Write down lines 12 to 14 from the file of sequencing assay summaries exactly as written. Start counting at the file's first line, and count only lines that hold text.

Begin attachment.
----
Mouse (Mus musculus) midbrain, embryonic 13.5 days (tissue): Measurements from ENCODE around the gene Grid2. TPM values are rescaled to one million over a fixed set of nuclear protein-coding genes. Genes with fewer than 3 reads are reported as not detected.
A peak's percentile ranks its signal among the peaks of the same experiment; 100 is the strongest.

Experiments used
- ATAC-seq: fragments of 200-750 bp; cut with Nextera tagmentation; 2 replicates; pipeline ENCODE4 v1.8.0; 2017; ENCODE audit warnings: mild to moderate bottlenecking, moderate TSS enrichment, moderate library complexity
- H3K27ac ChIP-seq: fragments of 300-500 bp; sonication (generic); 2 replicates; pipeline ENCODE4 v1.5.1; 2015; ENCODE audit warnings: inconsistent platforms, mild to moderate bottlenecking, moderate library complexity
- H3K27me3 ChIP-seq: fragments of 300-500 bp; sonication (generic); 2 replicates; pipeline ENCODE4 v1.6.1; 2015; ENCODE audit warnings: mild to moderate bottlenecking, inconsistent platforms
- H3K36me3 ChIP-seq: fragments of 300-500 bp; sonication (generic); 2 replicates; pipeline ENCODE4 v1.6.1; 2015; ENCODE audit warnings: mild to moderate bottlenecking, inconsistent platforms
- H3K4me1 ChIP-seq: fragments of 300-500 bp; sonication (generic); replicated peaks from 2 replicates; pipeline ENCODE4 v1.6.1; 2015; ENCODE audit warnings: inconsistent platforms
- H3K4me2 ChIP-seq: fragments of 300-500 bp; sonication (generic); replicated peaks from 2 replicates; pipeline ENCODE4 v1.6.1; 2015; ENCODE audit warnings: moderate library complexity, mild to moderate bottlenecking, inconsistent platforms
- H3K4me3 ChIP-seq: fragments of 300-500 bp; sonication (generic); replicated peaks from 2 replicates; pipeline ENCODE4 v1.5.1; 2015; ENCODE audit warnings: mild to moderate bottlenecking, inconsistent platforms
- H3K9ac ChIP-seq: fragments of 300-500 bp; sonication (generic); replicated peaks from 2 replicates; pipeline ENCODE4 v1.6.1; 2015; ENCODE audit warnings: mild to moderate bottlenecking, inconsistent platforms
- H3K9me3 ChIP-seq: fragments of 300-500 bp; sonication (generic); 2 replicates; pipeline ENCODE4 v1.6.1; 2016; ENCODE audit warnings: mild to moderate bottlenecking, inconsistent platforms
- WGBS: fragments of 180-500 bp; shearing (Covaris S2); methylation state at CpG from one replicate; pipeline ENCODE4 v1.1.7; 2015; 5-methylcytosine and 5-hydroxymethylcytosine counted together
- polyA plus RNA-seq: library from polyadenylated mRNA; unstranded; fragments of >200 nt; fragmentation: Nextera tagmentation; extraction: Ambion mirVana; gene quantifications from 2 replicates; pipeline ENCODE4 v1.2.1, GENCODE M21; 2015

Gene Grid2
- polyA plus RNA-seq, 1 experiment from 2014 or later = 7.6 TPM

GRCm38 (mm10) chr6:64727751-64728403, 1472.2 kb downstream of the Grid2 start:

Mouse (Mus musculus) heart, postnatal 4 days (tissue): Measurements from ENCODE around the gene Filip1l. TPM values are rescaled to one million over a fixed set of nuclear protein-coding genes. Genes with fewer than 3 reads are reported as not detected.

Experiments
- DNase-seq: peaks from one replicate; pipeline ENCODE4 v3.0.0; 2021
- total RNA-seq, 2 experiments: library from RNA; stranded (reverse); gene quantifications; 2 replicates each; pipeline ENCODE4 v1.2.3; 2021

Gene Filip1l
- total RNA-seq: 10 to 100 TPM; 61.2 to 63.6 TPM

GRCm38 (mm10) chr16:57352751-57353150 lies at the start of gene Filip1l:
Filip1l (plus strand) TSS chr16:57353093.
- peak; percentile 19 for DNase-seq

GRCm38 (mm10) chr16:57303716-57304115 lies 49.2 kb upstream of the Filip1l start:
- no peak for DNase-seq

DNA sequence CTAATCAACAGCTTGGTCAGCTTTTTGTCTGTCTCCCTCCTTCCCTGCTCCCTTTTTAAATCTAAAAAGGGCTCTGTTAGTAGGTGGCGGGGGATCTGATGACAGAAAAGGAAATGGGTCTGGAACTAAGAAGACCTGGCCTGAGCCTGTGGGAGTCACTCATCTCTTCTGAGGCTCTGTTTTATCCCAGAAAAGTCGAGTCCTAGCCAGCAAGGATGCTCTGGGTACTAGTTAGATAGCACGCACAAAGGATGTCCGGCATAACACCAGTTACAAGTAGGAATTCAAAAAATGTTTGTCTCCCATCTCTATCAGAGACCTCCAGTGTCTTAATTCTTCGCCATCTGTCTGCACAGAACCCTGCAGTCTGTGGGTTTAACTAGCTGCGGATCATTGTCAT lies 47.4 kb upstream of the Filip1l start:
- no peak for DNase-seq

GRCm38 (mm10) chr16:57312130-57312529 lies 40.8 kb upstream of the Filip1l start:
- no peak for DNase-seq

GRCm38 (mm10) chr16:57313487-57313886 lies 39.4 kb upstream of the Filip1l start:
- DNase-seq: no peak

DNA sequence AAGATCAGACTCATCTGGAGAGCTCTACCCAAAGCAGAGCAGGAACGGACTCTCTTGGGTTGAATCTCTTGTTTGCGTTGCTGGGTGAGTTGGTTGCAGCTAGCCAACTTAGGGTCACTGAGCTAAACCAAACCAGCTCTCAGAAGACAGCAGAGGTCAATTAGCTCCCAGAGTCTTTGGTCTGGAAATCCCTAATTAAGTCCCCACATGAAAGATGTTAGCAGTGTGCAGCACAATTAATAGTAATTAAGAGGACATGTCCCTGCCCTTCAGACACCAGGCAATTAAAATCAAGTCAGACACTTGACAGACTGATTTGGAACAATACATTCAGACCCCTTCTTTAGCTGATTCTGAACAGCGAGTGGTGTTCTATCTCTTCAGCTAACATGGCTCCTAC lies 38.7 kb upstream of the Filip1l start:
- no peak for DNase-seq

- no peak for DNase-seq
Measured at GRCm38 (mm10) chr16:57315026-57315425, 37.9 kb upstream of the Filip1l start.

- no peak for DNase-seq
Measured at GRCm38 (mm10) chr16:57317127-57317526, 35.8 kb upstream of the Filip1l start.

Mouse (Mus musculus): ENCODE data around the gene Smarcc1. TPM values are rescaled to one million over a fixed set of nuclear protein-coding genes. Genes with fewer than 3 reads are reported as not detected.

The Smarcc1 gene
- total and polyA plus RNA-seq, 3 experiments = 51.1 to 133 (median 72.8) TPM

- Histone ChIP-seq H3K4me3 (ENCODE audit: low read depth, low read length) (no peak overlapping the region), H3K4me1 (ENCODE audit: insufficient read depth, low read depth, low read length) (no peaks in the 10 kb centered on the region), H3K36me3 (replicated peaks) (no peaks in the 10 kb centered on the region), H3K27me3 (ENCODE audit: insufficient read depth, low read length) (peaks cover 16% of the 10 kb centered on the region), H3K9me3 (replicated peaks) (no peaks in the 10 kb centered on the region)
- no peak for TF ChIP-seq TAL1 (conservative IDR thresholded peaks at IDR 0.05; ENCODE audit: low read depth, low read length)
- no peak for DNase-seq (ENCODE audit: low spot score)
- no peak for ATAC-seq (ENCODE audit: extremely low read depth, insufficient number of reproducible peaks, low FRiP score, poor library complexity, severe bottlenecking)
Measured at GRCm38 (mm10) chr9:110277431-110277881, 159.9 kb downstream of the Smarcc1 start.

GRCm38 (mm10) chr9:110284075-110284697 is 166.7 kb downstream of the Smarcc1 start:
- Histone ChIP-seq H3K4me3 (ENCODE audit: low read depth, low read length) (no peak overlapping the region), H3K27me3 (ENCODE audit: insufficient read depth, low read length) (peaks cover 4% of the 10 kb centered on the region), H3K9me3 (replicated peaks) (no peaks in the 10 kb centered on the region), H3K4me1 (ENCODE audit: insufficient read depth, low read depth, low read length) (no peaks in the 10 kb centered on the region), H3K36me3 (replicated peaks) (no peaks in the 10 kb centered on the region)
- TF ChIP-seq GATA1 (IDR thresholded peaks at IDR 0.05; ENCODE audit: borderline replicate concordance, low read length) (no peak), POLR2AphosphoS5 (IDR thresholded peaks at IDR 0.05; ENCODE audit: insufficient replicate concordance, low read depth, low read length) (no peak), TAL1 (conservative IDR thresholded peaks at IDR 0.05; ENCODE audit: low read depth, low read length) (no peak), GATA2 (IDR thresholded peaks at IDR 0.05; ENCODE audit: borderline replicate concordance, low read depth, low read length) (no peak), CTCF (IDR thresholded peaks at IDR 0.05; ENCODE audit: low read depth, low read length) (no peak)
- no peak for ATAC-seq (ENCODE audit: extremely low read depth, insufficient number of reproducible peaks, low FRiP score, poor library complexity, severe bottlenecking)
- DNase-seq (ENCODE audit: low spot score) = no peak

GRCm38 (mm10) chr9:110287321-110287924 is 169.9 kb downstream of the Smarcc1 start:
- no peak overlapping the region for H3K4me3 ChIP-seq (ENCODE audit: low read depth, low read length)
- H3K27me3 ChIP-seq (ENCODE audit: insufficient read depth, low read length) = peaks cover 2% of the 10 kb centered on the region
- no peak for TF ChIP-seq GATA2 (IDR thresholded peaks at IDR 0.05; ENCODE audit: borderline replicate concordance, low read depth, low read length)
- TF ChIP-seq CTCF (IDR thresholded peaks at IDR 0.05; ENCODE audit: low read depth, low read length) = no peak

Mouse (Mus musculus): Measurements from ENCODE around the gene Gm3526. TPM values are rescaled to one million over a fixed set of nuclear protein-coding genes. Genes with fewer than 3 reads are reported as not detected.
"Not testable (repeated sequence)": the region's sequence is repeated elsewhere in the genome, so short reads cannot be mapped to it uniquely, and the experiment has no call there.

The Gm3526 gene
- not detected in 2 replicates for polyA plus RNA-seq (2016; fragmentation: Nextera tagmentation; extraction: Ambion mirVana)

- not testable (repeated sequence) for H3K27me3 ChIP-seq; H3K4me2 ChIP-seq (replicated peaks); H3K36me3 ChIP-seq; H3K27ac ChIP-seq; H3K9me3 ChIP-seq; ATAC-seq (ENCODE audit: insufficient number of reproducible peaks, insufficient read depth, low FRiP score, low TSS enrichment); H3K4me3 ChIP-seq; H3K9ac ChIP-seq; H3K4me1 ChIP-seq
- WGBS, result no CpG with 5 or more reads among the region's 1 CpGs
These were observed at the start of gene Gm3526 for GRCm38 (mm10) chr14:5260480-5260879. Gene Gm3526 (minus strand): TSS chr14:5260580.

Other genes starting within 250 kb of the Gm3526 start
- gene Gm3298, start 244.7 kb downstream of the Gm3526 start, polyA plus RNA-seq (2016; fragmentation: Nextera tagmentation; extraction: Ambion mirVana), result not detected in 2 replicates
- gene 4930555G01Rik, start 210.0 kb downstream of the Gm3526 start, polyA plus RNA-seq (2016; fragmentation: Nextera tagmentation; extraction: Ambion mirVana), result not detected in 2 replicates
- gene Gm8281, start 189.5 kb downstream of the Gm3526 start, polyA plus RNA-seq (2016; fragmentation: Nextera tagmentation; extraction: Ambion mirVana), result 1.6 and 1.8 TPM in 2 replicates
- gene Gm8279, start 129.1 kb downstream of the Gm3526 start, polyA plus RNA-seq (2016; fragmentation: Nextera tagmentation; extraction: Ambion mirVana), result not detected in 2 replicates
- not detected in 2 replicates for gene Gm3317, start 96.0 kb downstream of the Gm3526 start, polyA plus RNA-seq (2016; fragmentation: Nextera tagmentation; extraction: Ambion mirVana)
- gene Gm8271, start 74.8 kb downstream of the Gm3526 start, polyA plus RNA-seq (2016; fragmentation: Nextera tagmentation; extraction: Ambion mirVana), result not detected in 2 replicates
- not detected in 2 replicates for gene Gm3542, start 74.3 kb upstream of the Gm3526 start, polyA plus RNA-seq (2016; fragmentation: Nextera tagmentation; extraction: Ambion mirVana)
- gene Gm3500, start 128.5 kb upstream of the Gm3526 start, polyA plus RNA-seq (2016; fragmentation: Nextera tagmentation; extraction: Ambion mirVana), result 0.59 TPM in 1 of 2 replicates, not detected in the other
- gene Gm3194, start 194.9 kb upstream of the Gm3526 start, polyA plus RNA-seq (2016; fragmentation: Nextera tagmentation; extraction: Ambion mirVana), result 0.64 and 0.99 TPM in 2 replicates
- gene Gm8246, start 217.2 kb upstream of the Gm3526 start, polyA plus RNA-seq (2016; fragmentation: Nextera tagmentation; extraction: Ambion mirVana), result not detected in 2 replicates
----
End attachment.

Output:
- H3K9me3 ChIP-seq: fragments of 300-500 bp; sonication (generic); 2 replicates; pipeline ENCODE4 v1.6.1; 2016; ENCODE audit warnings: mild to moderate bottlenecking, inconsistent platforms
- WGBS: fragments of 180-500 bp; shearing (Covaris S2); methylation state at CpG from one replicate; pipeline ENCODE4 v1.1.7; 2015; 5-methylcytosine and 5-hydroxymethylcytosine counted together
- polyA plus RNA-seq: library from polyadenylated mRNA; unstranded; fragments of >200 nt; fragmentation: Nextera tagmentation; extraction: Ambion mirVana; gene quantifications from 2 replicates; pipeline ENCODE4 v1.2.1, GENCODE M21; 2015